In humans, the ability to metabolize D-lactate to pyruvate has previously been attributed to D-2-hydroxy acid dehydrogenase. Mammals were thought to lack a functioning D-lactate dehydrogenase, though D-lactate dehydrogenases are present in yeast and prokaryotes22,31,32,33,34,35,36,37,38. D-lactate levels are not routinely studied, as analysis methods for plasma lactate are based on measuring the product of enzymatic conversion of L-lactate34,39. The detection of D-lactate thus requires specific assays based on bacterial LDHD or stereospecific mass spectrometry methods, both methods not routinely applied40,41. However, increased D-lactate can be responsible for an anion gap, as we see in our patients, and could potentially result in a greater risk of developing D-lactate acidosis. The first cases of D-lactic acidosis were identified in the late 1970s, with the majority of cases associated with short bowel syndrome12,17,33. While the work presented in this study does not justify LDHD screening in all patients with D-lactic acidosis, impairment of this metabolic pathway could conceivably result in an earlier onset or increased severity of acidosis. However, further research in this patient group is needed.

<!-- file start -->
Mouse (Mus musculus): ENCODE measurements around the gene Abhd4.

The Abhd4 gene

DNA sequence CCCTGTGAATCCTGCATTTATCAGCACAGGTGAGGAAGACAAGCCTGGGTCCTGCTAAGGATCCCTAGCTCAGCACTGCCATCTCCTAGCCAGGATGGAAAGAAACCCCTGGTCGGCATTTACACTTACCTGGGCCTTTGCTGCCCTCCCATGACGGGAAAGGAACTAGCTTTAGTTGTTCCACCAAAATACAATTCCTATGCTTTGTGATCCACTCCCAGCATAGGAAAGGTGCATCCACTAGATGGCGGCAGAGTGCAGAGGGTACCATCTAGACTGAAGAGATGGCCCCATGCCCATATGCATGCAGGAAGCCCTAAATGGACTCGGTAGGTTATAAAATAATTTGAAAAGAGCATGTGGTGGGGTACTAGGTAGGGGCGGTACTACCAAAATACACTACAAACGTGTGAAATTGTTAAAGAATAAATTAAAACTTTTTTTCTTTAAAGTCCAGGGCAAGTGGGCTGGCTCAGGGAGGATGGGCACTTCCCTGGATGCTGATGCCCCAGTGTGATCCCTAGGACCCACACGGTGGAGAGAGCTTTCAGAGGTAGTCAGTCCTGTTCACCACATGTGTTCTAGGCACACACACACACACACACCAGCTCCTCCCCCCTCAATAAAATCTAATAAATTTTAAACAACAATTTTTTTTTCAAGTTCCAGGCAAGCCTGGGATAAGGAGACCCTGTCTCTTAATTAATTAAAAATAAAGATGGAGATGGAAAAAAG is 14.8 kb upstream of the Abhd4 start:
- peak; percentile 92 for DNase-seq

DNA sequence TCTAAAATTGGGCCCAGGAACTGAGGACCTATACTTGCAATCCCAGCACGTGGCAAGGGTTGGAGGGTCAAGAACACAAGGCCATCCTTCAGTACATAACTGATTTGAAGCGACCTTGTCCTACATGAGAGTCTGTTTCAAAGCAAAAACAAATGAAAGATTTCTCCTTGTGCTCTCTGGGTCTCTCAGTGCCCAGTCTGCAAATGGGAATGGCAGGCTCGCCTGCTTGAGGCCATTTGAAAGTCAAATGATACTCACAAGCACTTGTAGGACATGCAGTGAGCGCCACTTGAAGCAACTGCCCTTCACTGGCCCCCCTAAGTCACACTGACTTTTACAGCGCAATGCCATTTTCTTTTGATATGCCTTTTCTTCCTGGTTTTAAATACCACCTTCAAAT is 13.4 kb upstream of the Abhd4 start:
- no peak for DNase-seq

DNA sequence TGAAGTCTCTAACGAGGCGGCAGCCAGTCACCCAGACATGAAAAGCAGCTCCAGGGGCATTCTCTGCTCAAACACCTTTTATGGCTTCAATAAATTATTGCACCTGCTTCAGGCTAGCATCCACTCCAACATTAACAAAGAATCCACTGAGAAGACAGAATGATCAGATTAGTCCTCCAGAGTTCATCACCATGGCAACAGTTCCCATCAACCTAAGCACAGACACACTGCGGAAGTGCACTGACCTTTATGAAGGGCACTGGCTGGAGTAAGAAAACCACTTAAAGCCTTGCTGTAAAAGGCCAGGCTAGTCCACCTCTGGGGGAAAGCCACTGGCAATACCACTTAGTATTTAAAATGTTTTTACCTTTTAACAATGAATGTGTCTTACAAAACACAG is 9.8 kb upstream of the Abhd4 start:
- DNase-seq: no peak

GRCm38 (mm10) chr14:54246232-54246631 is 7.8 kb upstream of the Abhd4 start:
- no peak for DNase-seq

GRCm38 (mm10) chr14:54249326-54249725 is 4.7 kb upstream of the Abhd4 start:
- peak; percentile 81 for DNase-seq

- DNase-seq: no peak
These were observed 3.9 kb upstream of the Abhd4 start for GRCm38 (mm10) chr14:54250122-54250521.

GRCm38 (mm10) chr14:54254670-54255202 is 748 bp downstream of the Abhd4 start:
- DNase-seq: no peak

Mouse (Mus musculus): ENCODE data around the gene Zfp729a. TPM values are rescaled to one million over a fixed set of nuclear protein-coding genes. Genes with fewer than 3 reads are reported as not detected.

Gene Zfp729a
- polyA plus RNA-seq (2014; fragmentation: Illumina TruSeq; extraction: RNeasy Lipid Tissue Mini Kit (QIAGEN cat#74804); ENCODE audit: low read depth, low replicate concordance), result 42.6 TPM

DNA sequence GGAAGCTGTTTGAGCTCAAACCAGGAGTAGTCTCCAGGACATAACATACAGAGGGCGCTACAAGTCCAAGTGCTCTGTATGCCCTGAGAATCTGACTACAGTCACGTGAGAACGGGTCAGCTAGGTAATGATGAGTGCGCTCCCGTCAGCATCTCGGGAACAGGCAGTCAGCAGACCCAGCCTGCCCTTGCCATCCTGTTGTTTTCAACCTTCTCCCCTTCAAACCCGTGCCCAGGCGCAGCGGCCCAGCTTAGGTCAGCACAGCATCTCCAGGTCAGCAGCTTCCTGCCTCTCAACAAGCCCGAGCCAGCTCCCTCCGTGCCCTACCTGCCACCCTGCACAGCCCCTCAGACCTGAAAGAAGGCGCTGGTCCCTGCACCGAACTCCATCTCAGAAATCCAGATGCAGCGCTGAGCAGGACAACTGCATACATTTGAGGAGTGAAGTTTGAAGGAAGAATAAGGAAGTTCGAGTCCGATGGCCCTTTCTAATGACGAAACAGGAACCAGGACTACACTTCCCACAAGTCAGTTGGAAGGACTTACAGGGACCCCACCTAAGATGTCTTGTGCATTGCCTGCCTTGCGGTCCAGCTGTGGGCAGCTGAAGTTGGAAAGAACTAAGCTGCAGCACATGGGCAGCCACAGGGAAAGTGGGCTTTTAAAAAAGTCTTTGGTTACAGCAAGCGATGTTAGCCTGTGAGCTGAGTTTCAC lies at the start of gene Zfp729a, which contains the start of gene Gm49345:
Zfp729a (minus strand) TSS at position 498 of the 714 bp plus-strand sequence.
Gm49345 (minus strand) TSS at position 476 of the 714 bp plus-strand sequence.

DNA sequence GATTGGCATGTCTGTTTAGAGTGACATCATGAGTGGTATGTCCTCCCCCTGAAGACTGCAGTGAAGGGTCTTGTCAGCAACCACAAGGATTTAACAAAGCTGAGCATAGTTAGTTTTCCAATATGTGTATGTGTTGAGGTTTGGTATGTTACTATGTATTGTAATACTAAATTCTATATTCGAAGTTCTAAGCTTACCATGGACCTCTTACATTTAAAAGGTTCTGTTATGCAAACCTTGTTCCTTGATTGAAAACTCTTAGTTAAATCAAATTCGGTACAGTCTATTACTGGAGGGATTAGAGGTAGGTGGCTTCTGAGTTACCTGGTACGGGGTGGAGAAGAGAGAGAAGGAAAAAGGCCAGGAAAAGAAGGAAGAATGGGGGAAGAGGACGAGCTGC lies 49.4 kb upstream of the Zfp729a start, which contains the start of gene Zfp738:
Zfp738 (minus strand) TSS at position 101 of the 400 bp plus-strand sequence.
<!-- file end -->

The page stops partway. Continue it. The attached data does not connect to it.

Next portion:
Neurologic symptoms commonly identified in D-lactic acidosis patients include altered mental status, slurred speech, ataxia, gate disturbance and less frequent manifestations ranging from aggressive behavior, hallucinations and paranoia to irritability, headache, and hunger33. The pathophysiological mechanism has not been clarified. As no clear correlation between D-lactate concentrations and the neurological phenotype has been demonstrated, it has been suggested that the neurological symptoms may be caused by other specific metabolic products of bacterial overgrowth, such as neurotoxin mercaptans, aldehydes, or others that may function as false neurotransmitters1,4,13,33,42,43,44. Patient 1 presented with intellectual disability and behavioral problems, which are both observed in 11p deletion syndrome45. One might speculate that the deficient D-lactate metabolism in Patient 1 contributed to the intellectual deficit or behavioral problems, and the neurological phenotype of Patient 2. However, given the phenotypic differences between our two patients, and the other genetic findings potentially explaining the rest of their phenotype, the loss-of-function LDHD phenotype in humans could represent a metabolic phenotype only. If LDHD loss-of-function is only associated with a biochemical phenotype, possibly this metabolic phenotype is overlooked or misclassified as L-lactic acidosis.